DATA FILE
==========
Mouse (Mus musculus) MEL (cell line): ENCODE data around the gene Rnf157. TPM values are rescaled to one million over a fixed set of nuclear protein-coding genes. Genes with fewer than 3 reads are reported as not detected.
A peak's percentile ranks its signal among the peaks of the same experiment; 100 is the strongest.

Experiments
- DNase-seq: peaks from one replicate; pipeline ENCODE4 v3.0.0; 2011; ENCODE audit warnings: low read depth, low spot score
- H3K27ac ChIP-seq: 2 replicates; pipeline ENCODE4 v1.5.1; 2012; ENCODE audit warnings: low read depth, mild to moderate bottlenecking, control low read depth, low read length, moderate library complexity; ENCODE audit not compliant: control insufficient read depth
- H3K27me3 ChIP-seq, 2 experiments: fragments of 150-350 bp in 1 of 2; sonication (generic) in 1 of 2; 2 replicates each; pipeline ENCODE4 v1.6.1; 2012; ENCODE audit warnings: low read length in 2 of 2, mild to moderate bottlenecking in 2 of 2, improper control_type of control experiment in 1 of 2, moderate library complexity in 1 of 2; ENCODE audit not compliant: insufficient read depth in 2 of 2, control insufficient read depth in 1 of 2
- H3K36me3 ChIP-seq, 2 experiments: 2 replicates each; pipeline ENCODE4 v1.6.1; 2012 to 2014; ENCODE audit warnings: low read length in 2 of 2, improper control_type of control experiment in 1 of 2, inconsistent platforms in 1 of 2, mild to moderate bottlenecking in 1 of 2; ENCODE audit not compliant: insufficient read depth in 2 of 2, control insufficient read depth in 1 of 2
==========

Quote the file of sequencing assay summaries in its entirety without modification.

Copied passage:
Mouse (Mus musculus) MEL (cell line): ENCODE data around the gene Rnf157. TPM values are rescaled to one million over a fixed set of nuclear protein-coding genes. Genes with fewer than 3 reads are reported as not detected.
A peak's percentile ranks its signal among the peaks of the same experiment; 100 is the strongest.

Experiments
- DNase-seq: peaks from one replicate; pipeline ENCODE4 v3.0.0; 2011; ENCODE audit warnings: low read depth, low spot score
- H3K27ac ChIP-seq: 2 replicates; pipeline ENCODE4 v1.5.1; 2012; ENCODE audit warnings: low read depth, mild to moderate bottlenecking, control low read depth, low read length, moderate library complexity; ENCODE audit not compliant: control insufficient read depth
- H3K27me3 ChIP-seq, 2 experiments: fragments of 150-350 bp in 1 of 2; sonication (generic) in 1 of 2; 2 replicates each; pipeline ENCODE4 v1.6.1; 2012; ENCODE audit warnings: low read length in 2 of 2, mild to moderate bottlenecking in 2 of 2, improper control_type of control experiment in 1 of 2, moderate library complexity in 1 of 2; ENCODE audit not compliant: insufficient read depth in 2 of 2, control insufficient read depth in 1 of 2
- H3K36me3 ChIP-seq, 2 experiments: 2 replicates each; pipeline ENCODE4 v1.6.1; 2012 to 2014; ENCODE audit warnings: low read length in 2 of 2, improper control_type of control experiment in 1 of 2, inconsistent platforms in 1 of 2, mild to moderate bottlenecking in 1 of 2; ENCODE audit not compliant: insufficient read depth in 2 of 2, control insufficient read depth in 1 of 2